Updated: Jan 9
From sleep deprivation to seasonal allergies, there are many reasons that dark circles or puffiness can develop around the eyes and eyelids. Read more...
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From sleep deprivation to seasonal allergies, there are many reasons that dark circles or puffiness can develop around the eyes and eyelids. These skin problems have become common in both men and women. Dark circles under your eyes or dark circles around your eyes can give the appearance that you look older, tired or fatigued, and even affect your overall confidence and self-esteem. Puffy eyes or puffy eyelids may have similar triggers to consider as well.
Can you briefly share what happens to the skin around the eyes when we are fatigued and lacking sleep?
The soft tissue around the eyes is like a sponge. Allergies, irritation from eye makeup or removal of eye makeup, rubbing our eyes, not sleeping enough- all of these can trigger inflammation and build-up of fluid around the eyes. Once that fluid is caught up in the soft tissues around the eyes, it can linger for a long time. This puffiness around the eyes can last because the lymphatic drainage around the eyes can be impaired with sinus pressure and allergies. For some, lack of sleep can result in the opposite effect- dark circles under the eyes. This ‘sunken’ look to the eyes can also be worsened by dehydration.
Don't forget the role that aging plays with the skin around the eyes. As we get older we lose collagen and elasticity of the skin around the eyes. This contributes to a crepe-like quality of the skin. It also contributes to the "ballooning" of this thin skin easily with fluid accumulation around the eyes.
Are there other causes for under-eye circles or puffiness?
The key to choosing the right product for under the eyes is understanding what is causing the dark under-eye circles in the first place. Many people think of dark circles as just a by-product of aging. However, I find that many people have been bothered by these circles even starting during their teen years.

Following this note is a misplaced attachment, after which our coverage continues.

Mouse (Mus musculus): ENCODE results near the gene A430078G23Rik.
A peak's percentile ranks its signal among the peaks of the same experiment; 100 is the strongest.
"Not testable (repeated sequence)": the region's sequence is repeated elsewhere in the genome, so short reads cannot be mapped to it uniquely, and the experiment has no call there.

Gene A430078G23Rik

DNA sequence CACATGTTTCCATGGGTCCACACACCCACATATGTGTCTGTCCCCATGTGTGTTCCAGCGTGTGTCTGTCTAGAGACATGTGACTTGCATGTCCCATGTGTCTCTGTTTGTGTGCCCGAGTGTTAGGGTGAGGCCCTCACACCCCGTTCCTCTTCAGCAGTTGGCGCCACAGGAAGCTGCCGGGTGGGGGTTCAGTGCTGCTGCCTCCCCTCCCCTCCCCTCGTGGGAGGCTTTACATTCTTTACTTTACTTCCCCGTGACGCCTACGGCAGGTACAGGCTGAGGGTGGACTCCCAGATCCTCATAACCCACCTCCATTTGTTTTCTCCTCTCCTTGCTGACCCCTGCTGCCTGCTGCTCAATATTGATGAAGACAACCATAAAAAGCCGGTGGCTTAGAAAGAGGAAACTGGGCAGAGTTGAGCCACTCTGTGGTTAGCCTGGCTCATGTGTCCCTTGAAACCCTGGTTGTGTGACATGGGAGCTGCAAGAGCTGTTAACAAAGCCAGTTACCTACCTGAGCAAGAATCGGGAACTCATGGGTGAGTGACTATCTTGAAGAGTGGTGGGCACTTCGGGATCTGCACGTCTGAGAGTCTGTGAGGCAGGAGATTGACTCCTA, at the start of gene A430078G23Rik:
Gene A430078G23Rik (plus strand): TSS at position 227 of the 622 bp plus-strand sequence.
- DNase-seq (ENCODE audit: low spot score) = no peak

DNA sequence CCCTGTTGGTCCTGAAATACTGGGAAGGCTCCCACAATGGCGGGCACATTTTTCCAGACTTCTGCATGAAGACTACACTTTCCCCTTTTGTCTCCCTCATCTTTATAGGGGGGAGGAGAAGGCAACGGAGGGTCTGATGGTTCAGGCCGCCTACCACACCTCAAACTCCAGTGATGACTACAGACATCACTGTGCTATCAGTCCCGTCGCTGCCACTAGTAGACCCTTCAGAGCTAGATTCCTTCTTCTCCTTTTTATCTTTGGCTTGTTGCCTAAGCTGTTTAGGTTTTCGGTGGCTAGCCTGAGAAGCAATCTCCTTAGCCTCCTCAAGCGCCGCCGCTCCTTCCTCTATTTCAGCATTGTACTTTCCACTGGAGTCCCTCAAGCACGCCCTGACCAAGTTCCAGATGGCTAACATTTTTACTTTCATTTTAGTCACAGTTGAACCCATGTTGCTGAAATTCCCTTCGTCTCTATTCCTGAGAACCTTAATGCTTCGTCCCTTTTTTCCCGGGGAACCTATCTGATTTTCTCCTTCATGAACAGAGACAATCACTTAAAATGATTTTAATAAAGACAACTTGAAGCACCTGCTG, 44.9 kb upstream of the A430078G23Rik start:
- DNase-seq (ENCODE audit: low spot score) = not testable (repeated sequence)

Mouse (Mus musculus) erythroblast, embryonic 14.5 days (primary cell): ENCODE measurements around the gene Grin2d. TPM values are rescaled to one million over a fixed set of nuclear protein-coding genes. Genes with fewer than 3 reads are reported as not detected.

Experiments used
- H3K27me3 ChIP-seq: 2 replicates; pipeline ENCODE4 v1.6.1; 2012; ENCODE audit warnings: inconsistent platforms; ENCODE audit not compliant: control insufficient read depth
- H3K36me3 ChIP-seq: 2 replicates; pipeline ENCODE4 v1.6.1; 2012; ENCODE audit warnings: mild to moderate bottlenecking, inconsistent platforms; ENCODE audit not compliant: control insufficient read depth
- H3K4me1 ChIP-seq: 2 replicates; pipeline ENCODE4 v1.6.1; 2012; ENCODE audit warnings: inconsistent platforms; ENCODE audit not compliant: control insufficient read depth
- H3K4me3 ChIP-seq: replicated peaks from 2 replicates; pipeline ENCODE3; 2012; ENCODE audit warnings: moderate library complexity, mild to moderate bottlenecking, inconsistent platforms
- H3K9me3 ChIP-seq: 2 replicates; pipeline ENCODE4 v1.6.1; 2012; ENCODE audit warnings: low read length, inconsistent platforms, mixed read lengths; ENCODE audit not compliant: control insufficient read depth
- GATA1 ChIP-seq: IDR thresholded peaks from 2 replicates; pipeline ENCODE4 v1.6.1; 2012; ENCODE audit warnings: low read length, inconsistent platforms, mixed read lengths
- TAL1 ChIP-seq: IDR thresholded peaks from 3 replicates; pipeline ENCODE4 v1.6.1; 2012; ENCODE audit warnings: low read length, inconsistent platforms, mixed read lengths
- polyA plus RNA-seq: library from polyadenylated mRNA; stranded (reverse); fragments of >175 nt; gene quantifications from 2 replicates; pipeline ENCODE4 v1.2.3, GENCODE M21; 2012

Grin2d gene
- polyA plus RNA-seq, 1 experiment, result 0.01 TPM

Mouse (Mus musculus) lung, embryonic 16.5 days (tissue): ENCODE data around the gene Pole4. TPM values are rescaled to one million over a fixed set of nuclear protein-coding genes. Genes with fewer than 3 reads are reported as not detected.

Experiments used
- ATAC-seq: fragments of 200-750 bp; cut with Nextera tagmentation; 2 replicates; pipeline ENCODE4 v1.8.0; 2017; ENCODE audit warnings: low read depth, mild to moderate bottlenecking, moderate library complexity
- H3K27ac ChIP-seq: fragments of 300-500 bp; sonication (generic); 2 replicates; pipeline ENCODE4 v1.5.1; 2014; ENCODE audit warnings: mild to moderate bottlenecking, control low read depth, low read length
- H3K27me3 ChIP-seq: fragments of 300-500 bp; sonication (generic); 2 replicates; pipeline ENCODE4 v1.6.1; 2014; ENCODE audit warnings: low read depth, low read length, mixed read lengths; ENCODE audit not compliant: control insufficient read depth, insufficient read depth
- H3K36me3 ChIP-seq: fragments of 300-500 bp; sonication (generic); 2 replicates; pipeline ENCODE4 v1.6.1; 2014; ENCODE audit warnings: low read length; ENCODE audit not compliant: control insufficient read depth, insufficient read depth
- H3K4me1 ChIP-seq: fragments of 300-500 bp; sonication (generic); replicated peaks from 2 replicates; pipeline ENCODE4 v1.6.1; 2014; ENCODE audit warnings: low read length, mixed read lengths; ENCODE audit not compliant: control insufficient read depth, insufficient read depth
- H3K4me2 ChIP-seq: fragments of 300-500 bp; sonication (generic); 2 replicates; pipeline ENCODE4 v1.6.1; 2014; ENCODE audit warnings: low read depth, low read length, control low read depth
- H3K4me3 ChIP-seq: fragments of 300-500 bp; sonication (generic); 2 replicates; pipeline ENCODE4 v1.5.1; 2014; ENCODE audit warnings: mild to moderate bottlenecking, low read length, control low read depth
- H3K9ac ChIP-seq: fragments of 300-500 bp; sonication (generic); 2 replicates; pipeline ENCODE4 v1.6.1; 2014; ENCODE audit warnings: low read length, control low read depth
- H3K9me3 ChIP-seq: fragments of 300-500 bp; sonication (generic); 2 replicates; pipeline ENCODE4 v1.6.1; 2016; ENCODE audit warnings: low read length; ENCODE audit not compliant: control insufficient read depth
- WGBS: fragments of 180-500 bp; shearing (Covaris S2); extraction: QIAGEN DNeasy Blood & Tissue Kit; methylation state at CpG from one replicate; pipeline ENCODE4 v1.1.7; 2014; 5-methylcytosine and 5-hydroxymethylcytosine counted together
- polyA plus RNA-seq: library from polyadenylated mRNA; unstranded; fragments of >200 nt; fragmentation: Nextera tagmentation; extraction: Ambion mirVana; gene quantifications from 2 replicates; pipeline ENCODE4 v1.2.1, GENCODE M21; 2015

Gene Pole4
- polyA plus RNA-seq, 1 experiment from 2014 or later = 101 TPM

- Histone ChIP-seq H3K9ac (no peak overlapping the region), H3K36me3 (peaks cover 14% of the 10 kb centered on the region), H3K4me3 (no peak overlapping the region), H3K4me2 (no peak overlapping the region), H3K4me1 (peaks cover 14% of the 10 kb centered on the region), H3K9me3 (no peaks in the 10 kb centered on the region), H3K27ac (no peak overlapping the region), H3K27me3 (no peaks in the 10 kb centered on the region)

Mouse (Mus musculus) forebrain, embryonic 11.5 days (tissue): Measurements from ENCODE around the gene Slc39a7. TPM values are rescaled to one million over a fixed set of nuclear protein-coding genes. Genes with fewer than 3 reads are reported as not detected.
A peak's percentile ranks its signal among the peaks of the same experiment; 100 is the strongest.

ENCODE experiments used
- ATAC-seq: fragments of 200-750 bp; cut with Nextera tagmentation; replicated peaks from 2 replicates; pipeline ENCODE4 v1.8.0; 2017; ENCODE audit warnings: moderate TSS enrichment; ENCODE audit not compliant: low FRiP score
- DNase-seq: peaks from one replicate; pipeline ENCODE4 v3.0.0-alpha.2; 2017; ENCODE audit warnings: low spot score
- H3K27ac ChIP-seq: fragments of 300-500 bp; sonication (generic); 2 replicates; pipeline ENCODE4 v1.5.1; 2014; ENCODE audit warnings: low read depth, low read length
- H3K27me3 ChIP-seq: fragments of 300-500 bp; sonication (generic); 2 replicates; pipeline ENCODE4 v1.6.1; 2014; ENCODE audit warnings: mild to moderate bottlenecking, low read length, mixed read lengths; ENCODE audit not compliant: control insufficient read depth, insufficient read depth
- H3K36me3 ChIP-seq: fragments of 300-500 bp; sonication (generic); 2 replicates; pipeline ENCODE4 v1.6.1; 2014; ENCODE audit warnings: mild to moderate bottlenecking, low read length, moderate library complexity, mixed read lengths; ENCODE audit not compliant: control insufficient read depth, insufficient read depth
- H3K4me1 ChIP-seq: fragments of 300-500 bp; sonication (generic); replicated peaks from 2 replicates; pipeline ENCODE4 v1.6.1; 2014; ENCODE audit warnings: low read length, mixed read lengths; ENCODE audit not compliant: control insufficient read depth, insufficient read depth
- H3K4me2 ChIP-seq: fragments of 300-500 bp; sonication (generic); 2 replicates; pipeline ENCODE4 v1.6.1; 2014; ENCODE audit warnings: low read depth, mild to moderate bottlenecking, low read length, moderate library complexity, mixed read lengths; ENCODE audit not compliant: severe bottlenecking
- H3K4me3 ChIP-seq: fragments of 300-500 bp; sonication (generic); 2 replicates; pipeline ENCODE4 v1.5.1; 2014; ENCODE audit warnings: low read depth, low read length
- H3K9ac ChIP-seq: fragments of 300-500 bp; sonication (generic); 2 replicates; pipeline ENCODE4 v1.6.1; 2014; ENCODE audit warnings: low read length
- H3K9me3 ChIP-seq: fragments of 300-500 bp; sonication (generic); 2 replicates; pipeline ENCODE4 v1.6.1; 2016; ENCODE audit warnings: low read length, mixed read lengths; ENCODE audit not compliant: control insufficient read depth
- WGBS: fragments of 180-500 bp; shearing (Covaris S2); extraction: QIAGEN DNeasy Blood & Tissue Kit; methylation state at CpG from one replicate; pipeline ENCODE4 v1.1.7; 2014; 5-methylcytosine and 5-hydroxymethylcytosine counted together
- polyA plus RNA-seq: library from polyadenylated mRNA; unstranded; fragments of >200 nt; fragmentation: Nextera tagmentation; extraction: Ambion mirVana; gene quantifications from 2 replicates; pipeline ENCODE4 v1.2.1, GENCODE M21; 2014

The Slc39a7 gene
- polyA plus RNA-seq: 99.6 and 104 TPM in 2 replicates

This is because the big three reasons for dark circles are:
The result of how our eyes sit in the eye socket (orbit). It’s a structural or positional thing- if our eyes are set back in the orbit even slightly then there is a shadow that appears under the eyes.
The lack of or uneven distribution of fat between the muscle and the skin. With less fat between the skin and the muscle, the area under the eyes appears darker. Much of the discoloration is likely a result of actually seeing the hue of the muscle under the skin.
Some people genetically have excess pigment in this area. This is called periorbital hyperpigmentation.
This discoloration can be induced or triggered by friction as well. ‘Eye-rubbers’ and allergy-prone people are most likely to trigger dark circles from vascular congestion and even bruising. I also have some patients who simply wear tight goggles for swimming or work which results in dark circles as well from pressure.
Are there natural ingredients that can help relieve tired eyes?
Natural remedies for the eyes include:
Tea bags that have been in hot water and then cooled down can be applied to the closed eyelids. The caffeine and antioxidants found in tea have been shown to reduce vascular congestion and reduce inflammation.
The thought behind cucumber slices is that they can cool the skin and reduce vascular congestion. They also have vitamin K which has been shown to help with circulation as well.
Potato slices have been used by some to cool the skin and reduce vascular congestion to improve the appearance of this area. My only worry about potatoes is that they may contain catecholase which can actually potentially darken the skin. Catecholase is an enzyme that can promote melanin production.